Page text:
Electromagnetic Flow Control: A Review And Experimental Development And Testing Of A Compact Actuator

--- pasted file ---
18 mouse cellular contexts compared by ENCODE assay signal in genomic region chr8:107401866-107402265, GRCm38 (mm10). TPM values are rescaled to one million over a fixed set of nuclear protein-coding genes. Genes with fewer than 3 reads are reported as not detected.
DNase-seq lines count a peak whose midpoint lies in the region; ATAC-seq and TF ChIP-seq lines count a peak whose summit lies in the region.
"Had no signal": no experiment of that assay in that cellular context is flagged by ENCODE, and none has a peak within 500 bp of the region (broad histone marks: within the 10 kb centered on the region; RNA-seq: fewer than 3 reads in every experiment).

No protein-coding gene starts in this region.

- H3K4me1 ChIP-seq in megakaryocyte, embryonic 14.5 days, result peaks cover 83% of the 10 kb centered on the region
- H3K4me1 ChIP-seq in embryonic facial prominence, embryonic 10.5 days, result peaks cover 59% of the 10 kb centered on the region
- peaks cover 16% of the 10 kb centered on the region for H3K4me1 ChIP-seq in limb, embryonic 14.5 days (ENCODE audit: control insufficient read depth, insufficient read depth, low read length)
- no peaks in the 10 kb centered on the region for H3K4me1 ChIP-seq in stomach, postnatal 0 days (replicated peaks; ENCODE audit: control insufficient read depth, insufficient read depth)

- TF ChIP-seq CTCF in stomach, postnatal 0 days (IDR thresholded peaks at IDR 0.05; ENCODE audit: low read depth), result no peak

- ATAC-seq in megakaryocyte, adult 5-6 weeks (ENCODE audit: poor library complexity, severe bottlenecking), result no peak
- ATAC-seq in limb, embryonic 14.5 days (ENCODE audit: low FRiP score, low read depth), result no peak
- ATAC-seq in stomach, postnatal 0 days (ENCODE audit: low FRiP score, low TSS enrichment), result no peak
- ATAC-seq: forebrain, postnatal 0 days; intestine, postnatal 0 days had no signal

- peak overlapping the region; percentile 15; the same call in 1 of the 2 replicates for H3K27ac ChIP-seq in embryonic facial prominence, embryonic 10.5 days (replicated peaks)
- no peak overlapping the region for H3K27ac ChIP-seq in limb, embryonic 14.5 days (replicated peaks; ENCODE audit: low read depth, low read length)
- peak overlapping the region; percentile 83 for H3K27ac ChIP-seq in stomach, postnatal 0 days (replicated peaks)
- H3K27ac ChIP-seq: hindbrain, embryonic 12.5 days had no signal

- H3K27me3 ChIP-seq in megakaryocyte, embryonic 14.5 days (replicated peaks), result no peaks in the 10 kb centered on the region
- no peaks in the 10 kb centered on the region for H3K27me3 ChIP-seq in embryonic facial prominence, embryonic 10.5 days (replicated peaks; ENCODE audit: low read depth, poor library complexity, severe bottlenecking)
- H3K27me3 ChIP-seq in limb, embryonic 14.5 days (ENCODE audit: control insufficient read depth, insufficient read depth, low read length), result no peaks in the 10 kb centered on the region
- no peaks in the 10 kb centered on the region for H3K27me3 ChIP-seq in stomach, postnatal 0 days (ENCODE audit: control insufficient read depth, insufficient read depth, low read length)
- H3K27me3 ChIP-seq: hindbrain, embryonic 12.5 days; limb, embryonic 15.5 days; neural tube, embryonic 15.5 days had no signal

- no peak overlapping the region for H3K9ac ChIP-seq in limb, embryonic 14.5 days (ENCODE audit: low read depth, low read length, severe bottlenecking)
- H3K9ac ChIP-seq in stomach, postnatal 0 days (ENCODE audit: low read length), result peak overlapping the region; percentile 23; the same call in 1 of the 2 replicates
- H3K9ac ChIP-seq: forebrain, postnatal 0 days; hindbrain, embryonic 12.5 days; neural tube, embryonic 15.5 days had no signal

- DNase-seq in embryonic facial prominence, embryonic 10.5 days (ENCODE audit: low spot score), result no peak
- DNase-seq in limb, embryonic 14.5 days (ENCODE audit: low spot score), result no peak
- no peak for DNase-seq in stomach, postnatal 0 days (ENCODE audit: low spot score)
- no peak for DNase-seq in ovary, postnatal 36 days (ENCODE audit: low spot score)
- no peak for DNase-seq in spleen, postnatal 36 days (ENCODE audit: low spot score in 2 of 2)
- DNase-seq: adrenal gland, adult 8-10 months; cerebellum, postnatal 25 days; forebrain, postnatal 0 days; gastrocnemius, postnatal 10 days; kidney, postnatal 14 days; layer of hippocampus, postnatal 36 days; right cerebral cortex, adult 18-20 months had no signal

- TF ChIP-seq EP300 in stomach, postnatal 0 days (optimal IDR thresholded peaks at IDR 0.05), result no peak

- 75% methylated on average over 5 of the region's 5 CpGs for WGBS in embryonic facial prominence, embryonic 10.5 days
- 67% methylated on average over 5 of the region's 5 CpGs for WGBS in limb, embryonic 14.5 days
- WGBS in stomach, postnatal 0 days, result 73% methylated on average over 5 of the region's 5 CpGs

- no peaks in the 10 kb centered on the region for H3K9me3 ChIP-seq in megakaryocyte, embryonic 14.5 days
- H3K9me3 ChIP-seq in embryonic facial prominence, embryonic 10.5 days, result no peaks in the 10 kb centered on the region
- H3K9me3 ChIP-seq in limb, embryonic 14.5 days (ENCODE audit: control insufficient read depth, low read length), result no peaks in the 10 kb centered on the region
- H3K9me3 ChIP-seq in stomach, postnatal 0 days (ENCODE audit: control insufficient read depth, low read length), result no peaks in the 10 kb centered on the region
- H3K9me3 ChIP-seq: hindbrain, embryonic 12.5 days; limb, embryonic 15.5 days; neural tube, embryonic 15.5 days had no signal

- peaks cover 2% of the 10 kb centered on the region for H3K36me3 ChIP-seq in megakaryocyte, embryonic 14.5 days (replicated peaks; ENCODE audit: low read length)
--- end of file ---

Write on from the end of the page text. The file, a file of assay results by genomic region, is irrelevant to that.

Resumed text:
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This thesis is divided into two sections which both relate to the field of magnetohydrodynamics and particularly electromagnetic flow control (EMFC). The first section contains a review of recent research in EMFC. The second section presents the experimental results of a compact EMFC actuator designed for use at low speeds where the flow conductivity is raised by conductive seed particle injection.Fifty years ago, publications began to discuss the possibilities of using EMFC to improve aerodynamic performance. This led to an era of research that focused on coupling the fundamentals of magnetohydrodynamics (MHD) with propulsion, control, and power generation systems. Unfortunately, very few designs made it past an experimental phase as, among other issues, power consumption was unreasonably high. Recent proposed advancements in technology like the MARIAH hypersonic wind tunnel and the AJAX scramjet engine have led to a new phase of MHD research in the aerospace industry, with many interdisciplinary applications. Aside from propulsion systems and channel flow accelerators, electromagnetic flow control concepts applied to control surface aerodynamics have not seen the same level of advancement that may eventually produce a device that can be integrated with an aircraft or missile. Therefore, the purpose of this thesis is to review the overall feasibility of the different electric and electromagnetic flow control concepts. Emphasis is placed on EMFC and experimental work.The second section describes the development and testing of a facility for electromagnetic boundary layer flow control employing conductive particle seeding. It was designed and constructed to perform basic research in EMFC and address some of the issues discussed in the review. The facility consists of three integrated components: a conductive particle seeding system, an ionization actuator, and a Lorentz force actuator. The Lorentz force actuator was designed in particular to be compact, employing a row of flush-mounted surface electrodes alternated with embedded NdFeB magnets perpendicular to the flow direction. Experiments were performed in a low-speed wind tunnel with atmospheric pressure. Low ionization energy potassium carbonate particles were meant to be seeded into the airflow to then be ionized by a high voltage field before passing over the active EMFC actuator. Although a high voltage field can ionize air and create a glow discharge, the potassium carbonate seed is largely unaffected. It appears that the potassium carbonate seed must be broken down thermally or with a high voltage, high current pulse that contains energy at the level needed to vaporize the potassium carbonate molecules. Different forms of seeding were attempted but were largely unsuccessful. A glow discharge was established over the EMFC actuator, but PIV imaging indicates that the boundary layer effects produced in this case were largely a result of Joule heating and not the Lorentz force. In the conclusion, several recommendations are laid forth pertaining to the future of EMFC experimentation with compact actuators and conductive particle seeding.